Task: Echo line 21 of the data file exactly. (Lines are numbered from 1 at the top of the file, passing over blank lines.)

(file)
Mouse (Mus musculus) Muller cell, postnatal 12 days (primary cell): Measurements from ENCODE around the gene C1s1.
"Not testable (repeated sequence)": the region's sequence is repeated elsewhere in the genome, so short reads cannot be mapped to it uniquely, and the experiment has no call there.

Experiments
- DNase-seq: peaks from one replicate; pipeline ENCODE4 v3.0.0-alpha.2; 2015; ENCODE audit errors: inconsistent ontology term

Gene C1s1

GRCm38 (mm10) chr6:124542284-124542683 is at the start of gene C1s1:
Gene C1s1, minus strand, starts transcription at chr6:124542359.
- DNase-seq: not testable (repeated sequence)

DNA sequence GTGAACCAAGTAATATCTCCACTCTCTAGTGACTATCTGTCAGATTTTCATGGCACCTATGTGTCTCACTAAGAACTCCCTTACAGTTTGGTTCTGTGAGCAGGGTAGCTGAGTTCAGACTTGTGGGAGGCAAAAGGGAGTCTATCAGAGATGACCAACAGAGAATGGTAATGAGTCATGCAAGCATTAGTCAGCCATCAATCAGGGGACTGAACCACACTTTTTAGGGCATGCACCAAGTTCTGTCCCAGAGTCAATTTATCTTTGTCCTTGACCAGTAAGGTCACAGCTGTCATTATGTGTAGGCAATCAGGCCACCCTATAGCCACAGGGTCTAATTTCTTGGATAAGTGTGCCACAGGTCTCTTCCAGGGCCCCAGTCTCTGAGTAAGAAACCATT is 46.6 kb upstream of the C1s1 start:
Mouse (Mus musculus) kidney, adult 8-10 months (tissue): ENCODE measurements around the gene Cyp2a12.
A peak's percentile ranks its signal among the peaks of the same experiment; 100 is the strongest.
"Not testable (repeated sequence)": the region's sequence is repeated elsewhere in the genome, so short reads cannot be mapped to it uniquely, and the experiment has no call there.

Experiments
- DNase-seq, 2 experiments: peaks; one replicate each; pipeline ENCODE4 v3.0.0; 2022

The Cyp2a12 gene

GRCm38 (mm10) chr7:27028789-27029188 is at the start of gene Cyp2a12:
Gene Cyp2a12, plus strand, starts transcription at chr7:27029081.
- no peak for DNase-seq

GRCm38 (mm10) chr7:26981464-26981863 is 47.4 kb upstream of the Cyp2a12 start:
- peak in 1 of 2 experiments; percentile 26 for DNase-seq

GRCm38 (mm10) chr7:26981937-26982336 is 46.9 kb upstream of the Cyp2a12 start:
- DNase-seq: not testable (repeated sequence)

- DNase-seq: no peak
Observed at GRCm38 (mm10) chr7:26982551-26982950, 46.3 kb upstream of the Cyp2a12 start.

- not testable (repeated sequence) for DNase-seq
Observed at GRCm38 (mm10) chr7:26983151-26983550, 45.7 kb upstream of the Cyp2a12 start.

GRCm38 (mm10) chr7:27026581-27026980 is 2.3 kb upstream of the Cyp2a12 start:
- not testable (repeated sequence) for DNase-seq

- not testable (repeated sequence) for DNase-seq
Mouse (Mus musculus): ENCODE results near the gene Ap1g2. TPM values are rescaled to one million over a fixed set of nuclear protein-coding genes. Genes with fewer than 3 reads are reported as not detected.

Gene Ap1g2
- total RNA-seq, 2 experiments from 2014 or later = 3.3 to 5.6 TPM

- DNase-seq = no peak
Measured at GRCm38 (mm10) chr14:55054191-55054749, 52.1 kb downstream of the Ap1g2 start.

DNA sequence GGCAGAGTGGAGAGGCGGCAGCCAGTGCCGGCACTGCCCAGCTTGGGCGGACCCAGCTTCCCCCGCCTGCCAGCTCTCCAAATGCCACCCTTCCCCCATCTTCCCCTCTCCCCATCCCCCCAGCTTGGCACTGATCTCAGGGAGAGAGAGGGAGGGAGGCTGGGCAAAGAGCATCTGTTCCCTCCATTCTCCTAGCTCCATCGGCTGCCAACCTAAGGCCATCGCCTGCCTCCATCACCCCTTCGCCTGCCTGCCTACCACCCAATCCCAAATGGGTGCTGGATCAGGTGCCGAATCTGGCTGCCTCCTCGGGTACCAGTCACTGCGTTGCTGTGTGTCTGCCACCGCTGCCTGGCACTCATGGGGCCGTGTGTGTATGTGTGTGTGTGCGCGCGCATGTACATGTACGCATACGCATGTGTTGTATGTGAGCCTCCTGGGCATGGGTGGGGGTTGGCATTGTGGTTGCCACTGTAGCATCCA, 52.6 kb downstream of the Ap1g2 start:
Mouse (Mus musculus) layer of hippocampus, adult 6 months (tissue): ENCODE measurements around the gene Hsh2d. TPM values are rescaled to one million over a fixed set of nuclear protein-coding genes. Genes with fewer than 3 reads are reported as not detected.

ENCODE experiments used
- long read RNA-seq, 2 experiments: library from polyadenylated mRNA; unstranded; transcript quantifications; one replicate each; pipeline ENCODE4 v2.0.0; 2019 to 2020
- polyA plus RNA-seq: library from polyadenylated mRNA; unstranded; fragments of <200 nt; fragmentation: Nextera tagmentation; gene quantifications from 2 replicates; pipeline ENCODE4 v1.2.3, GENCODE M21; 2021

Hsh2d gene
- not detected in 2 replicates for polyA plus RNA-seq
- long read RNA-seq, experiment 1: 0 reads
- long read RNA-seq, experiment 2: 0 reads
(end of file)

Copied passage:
GRCm38 (mm10) chr7:26981937-26982336 is 46.9 kb upstream of the Cyp2a12 start: